A Leading Man (2013)
The Pop Culture Historian returns for the closing night of the Boston Asian American Film Festival, this time purely as a moviegoer. The closer was A Leading Man.
A Leading Man follows GQ Qi (Jack Yang), a struggling actor who starts dating casting director Rachel Cohen (Heather Mazur).
A Leading Man was a movie where I was admittedly unsure what to expect upon reading the synopsis prior to jumping in, kind of like what happened with Chu and Blossom. Initially, we see GQ having to deal with being cast as a racist caricature of a Chinese immigrant in a sitcom while under the thumb of an ignorant director.
It’s no secret that non-white actors have a hard time finding mainstream roles. Despite that, GQ was written to not simply be a pillar of character struggling against the times. A Leading Man was ultimately a study of someone showing his true colors when faced with adversity. We see the choices GQ made when faced with having no money and no prospects. While GQ was ultimately shown to be very hard to like, I can’t say the movie was unrealistic.
In general, A Leading Man was the most realistic movie I have seen in a while. We see an actor struggling to find work. My rule of thumb for testing a romantic relationship is to see what happens when the couple is faced with something along the lines of financial difficulty. Many a divorce have their roots there. This was touched upon in Gone Girl, but A Leading Man was a lot more intimate with GQ’s and Rachel’s relationship and the problems they encountered.
The movie had its moments of lightheartedness too. Director Steven Kung even took some time to make fun of more modern Chinese stereotypes. GQ’s grandmother (Tsai Chin, who was actually a minor Bond girl in You Only Live Twice back in 1967) is convinced GQ’s cousins’ secret to success was holding a Harvard degree; it reminded me of the time I went to Harvard Square this past summer. It was a healthy bit of self-deprecation.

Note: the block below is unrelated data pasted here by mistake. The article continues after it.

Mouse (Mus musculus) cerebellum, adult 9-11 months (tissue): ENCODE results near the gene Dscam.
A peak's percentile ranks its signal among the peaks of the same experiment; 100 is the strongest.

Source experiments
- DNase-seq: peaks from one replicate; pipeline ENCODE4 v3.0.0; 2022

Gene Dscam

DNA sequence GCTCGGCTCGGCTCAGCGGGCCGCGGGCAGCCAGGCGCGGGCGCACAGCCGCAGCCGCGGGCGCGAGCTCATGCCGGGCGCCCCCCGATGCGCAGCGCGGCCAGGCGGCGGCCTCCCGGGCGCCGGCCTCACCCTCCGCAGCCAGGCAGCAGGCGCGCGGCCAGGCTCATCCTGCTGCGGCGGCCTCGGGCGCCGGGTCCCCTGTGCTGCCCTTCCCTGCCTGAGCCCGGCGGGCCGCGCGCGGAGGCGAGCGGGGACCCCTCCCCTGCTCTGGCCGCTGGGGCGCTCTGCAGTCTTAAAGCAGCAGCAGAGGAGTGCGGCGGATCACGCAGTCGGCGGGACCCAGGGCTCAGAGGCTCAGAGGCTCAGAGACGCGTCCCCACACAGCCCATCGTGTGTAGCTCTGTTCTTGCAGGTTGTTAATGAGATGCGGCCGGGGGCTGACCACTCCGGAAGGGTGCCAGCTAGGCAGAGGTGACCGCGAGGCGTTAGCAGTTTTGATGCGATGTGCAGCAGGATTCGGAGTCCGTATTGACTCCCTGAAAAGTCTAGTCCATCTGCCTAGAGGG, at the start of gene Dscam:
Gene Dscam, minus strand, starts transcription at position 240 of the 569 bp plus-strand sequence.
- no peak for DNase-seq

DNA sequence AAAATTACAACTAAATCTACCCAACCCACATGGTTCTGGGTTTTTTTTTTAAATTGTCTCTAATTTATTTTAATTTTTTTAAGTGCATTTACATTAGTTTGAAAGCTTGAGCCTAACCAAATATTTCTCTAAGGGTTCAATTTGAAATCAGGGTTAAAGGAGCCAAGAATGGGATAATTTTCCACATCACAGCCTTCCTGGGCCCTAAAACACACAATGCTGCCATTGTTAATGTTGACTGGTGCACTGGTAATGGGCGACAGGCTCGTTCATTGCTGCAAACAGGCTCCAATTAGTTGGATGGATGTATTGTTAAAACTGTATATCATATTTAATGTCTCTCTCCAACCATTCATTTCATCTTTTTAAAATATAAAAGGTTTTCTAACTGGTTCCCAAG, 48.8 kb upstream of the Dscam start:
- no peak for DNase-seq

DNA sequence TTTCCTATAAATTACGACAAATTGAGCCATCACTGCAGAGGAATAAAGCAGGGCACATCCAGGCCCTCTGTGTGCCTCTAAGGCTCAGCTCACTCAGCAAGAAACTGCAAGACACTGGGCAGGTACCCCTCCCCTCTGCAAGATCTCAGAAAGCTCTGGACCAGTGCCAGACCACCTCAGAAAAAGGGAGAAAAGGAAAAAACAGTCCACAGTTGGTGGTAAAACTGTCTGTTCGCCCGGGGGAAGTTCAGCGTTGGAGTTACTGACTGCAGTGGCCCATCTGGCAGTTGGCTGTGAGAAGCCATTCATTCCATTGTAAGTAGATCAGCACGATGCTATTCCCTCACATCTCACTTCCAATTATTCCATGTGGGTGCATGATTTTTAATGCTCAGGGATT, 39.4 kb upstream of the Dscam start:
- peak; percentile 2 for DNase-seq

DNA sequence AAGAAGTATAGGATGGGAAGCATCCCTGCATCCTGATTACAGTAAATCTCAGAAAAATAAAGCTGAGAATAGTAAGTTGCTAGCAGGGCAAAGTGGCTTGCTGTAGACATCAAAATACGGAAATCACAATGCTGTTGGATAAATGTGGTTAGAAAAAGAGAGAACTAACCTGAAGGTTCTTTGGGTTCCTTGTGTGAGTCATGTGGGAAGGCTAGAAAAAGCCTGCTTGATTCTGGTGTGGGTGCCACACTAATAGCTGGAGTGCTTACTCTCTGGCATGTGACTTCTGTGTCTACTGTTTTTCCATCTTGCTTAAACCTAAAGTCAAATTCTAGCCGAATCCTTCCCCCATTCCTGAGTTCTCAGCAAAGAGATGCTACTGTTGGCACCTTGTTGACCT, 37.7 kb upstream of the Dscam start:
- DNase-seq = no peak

Technically, the movie was top-notch. It’s all the more impressive when you consider this was Steven Kung’s first feature film. The shots were all very nicely put together, some almost reminiscent of David Fincher. The music stayed in the background where it was supposed to. The cinematography was gorgeous. It’s the first movie I’ve seen that made rowdy bars actually look appealing.
What A Leading Man also did that Chu and Blossom didn’t was to really dare to be different. Watch the ending, and you’ll know exactly what I mean.
Overall, I would most definitely say I liked A Leading Man a lot more than I liked Chu and Blossom. It was a lot more well-written and professionally made. I would go as far as to say A Leading Man was the best indie film I’ve seen this year, and probably the best one I’ve seen in a long time.